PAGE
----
White hat hacker: GM’s OnStar app is still vulnerable

31 Jul 2015 | Author: | No comments yet »

GM says its cars are already protected against the OnStar hack.

The world of connected cars is supposed to be a safer place—an environment where sensors and software help drivers navigate the roads more safely. BOSTON/DETROIT: A researcher is advising drivers not to use a mobile app for General Motors Co’s OnStar vehicle communications system, saying hackers can exploit a security flaw in the product to unlock cars and start engines remotely. “White-hat” hacker Samy Kamkar posted a video saying he had figured out a way to “locate, unlock and remote-start” vehicles by intercepting communications between the OnStar RemoteLink mobile app and the OnStar service. Kamkar said he plans to provide technical details on the hack next week in Las Vegas at the Def Con conference, where tens of thousands of hacking aficionados will gather to learn about new cybersecurity vulnerabilities. Earlier today, Wired revealed a vulnerability in General Motors’ Onstar system, letting attackers effectively hijack the system to gain control of the car — but just hours after publication and days after the vulnerability was disclosed, General Motors says the problem is already fixed.

Kamkar released the video a week after Fiat Chrysler Automobiles recalled some 1.4 million vehicles after hacking experts demonstrated a more serious vulnerability in the Jeep Cherokee. According to a General Motors representative, a fix was implemented last night in the servers that communicate with the OnStar app, instituting stronger certificate controls and effectively locking out remote attacks like the one detailed by Wired. “We did consider the option of an app update,” the representative said, “but focused primarily on a path that would allow us to make changes on the back-end that would allow the fix to be immediate, without the need for customer action.” As a result, drivers won’t need to update their phones, and the changes can take immediate effect.

GM spokesman Terrence Rhadigan told Reuters via email that the company was preparing an update to the RemoteLink app that would address the vulnerability. “It’s days away,” Rhadigan said. When asked via e-mail if it was safe to use the app before an update is released, Rhadigan said: “We believe the chances of replicating this demonstration in the real world are unlikely.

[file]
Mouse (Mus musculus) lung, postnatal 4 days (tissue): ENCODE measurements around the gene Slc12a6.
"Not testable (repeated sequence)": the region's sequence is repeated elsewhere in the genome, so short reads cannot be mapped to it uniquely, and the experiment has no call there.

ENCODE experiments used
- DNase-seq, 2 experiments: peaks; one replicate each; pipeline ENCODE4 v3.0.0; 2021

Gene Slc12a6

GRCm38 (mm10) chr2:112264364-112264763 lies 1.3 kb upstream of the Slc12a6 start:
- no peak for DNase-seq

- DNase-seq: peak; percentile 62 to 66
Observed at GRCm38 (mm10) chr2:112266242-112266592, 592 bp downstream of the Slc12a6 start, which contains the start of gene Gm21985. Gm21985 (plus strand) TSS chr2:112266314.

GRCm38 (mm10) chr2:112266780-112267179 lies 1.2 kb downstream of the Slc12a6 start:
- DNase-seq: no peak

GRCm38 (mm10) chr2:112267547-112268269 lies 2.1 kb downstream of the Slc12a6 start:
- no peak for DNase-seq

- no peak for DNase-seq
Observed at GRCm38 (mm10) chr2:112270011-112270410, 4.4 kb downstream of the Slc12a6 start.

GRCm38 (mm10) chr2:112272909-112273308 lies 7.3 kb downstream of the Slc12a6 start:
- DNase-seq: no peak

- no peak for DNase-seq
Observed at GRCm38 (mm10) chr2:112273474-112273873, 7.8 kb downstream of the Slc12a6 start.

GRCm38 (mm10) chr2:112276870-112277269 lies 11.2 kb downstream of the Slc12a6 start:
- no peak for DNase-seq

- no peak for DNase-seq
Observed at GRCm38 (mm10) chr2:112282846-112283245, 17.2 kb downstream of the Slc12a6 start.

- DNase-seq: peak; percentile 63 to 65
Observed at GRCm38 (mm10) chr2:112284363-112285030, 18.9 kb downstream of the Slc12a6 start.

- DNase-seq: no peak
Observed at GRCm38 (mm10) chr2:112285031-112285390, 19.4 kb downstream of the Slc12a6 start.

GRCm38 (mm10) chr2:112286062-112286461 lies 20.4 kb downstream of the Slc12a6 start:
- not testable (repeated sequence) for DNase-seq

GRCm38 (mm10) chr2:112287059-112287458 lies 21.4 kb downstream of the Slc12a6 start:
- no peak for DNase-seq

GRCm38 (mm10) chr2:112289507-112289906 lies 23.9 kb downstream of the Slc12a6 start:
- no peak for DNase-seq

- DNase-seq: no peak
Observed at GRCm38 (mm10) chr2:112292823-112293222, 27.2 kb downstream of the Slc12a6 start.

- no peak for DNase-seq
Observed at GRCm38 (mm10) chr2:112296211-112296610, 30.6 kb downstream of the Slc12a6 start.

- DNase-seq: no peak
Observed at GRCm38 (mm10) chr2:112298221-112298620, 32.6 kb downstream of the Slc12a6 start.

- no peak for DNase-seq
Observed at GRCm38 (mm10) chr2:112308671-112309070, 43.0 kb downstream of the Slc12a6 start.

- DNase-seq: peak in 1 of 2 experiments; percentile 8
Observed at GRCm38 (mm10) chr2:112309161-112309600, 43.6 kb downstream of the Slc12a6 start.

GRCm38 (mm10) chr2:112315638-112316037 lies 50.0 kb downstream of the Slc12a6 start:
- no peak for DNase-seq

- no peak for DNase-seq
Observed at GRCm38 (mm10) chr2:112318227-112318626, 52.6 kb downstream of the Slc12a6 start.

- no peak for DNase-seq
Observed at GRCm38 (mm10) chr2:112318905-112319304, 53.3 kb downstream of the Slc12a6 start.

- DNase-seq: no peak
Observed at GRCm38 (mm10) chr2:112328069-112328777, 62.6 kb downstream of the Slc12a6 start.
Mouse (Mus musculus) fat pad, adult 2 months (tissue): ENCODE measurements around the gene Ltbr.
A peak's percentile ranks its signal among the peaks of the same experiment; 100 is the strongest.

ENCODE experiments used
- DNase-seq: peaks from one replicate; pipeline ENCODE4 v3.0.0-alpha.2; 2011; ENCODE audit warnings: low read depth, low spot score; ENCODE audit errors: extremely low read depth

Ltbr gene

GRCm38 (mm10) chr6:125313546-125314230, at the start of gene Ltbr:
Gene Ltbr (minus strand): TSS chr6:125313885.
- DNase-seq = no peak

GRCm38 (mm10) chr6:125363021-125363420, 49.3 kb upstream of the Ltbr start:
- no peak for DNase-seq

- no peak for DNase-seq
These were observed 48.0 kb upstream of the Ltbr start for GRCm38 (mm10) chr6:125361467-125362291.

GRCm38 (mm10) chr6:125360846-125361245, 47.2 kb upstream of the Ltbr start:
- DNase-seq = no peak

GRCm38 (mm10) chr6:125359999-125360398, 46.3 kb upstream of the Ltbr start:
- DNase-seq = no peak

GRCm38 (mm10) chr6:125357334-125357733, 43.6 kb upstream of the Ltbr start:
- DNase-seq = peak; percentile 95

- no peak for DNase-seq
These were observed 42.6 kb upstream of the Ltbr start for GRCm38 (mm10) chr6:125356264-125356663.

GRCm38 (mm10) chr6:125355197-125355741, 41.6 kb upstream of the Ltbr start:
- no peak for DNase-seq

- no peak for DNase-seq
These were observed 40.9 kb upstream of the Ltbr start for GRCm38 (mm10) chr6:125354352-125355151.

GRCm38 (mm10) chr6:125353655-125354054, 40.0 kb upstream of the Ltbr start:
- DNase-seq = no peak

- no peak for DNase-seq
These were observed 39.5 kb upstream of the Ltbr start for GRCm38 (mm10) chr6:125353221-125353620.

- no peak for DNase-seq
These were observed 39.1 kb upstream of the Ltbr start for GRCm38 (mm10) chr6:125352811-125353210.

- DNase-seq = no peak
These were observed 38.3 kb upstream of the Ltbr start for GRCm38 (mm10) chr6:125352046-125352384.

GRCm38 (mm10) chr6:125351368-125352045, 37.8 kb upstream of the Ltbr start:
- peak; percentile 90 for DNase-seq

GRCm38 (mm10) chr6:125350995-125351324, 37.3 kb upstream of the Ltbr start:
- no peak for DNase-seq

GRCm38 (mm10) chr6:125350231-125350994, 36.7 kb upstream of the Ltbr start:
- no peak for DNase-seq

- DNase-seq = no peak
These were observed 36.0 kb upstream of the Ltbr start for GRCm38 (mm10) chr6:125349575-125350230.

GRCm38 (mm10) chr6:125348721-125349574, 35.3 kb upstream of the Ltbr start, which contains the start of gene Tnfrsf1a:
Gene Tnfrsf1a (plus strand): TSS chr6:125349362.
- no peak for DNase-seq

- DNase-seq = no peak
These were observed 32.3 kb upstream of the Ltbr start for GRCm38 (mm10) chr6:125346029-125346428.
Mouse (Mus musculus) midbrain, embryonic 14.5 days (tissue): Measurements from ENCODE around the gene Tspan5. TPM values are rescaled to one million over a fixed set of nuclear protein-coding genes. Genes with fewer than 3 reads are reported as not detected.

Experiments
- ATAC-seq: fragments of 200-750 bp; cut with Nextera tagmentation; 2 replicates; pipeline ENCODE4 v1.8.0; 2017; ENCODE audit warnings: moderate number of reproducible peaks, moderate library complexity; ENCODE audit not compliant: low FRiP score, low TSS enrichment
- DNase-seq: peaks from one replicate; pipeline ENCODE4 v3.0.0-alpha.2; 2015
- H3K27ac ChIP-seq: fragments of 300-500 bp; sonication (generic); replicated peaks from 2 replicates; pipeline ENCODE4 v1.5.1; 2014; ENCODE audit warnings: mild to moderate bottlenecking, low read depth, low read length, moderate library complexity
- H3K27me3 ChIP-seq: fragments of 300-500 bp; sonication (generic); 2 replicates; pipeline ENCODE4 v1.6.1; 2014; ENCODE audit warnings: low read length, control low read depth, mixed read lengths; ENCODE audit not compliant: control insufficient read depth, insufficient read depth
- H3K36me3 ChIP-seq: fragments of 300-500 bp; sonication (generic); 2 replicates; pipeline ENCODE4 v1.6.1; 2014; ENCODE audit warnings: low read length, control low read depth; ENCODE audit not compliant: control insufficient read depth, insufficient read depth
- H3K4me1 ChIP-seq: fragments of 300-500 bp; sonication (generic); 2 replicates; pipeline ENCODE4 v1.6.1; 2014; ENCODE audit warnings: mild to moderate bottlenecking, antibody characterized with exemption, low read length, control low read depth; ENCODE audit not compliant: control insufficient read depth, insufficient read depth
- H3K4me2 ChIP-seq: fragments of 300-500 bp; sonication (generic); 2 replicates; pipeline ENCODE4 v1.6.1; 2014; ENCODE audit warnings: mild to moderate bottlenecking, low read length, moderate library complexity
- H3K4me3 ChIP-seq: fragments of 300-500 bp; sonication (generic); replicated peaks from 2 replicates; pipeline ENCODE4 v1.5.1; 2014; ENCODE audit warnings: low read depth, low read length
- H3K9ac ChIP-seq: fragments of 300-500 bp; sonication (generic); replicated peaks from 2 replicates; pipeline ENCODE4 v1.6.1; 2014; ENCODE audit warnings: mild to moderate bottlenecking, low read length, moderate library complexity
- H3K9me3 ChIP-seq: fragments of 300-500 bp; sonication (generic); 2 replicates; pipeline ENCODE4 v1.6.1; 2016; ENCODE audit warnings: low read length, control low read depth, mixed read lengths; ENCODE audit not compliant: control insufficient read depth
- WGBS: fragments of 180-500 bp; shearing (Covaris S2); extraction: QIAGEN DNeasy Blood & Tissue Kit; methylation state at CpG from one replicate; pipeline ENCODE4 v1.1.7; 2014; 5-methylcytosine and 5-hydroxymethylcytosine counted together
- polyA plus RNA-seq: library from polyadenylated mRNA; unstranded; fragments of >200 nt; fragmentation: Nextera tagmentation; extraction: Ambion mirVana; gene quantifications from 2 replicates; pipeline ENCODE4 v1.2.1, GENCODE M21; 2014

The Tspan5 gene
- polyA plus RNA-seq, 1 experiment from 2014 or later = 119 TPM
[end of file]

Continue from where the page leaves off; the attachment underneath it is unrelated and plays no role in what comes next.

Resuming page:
GM’s RemoteLink app started as a feature for Chevrolet Volt owners to remotely check the status of their vehicle’s battery life, according to the company. The idea expanded and connected with OnStar to give drivers up-to-date vehicle information such as oil level, tire pressure, fuel level, and lifetime miles per gallon. So, while this latest attack might not be as dangerous as someone taking over your car, it does show one more way a hacker can gain access to personal data. The OwnStar hacking device lets the attacks do just about anything—horns, lights, unlocking, and starting—to the car except put it in gear and drive away. Kamkar recommends consumers not open the app until an update has been issued. “The systems work is done, which was a major step to ensure security for customers,” Rashid-Merem said in an email. “To fully mitigate the issue, we are also doing a RemoteLink app update which will be available in app stores soon.” GM is hardly a newcomer to connected cars.

The company has also put Wi-Fi into dozens of new Buick, Chevrolet, Cadillac, and GMC models, thanks to an AT&T 4G radio module that gives users a high-speed link comparable to what you might experience on the latest Samsung Galaxy or 4G iPad. The recent formation of the Alliance of Automobile Manufacturers (AAM)—an alliance of 12 automakers including Ford F -0.73% , General Motors , and Mercedes-Benz—couldn’t have come any sooner.

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